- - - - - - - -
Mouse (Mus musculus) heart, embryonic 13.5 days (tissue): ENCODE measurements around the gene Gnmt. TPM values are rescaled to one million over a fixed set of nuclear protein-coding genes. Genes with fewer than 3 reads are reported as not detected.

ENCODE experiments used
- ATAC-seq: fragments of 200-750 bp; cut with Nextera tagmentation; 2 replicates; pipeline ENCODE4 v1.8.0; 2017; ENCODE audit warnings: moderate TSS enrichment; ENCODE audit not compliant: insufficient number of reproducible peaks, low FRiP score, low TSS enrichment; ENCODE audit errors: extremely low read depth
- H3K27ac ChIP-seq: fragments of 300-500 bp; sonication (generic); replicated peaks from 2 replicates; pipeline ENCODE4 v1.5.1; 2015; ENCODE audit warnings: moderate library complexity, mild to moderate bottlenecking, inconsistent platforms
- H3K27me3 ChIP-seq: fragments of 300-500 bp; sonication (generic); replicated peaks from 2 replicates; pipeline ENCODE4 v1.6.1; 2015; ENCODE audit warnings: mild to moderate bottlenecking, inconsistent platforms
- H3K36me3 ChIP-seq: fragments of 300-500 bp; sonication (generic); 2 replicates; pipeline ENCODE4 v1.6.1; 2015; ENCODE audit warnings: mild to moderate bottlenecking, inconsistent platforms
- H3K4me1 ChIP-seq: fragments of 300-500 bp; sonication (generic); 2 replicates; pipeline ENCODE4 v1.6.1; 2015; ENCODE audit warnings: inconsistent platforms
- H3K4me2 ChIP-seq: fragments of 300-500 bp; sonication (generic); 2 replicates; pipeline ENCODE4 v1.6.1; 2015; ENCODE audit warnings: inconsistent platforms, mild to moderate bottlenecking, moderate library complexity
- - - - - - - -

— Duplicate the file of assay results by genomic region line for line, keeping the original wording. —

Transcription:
Mouse (Mus musculus) heart, embryonic 13.5 days (tissue): ENCODE measurements around the gene Gnmt. TPM values are rescaled to one million over a fixed set of nuclear protein-coding genes. Genes with fewer than 3 reads are reported as not detected.

ENCODE experiments used
- ATAC-seq: fragments of 200-750 bp; cut with Nextera tagmentation; 2 replicates; pipeline ENCODE4 v1.8.0; 2017; ENCODE audit warnings: moderate TSS enrichment; ENCODE audit not compliant: insufficient number of reproducible peaks, low FRiP score, low TSS enrichment; ENCODE audit errors: extremely low read depth
- H3K27ac ChIP-seq: fragments of 300-500 bp; sonication (generic); replicated peaks from 2 replicates; pipeline ENCODE4 v1.5.1; 2015; ENCODE audit warnings: moderate library complexity, mild to moderate bottlenecking, inconsistent platforms
- H3K27me3 ChIP-seq: fragments of 300-500 bp; sonication (generic); replicated peaks from 2 replicates; pipeline ENCODE4 v1.6.1; 2015; ENCODE audit warnings: mild to moderate bottlenecking, inconsistent platforms
- H3K36me3 ChIP-seq: fragments of 300-500 bp; sonication (generic); 2 replicates; pipeline ENCODE4 v1.6.1; 2015; ENCODE audit warnings: mild to moderate bottlenecking, inconsistent platforms
- H3K4me1 ChIP-seq: fragments of 300-500 bp; sonication (generic); 2 replicates; pipeline ENCODE4 v1.6.1; 2015; ENCODE audit warnings: inconsistent platforms
- H3K4me2 ChIP-seq: fragments of 300-500 bp; sonication (generic); 2 replicates; pipeline ENCODE4 v1.6.1; 2015; ENCODE audit warnings: inconsistent platforms, mild to moderate bottlenecking, moderate library complexity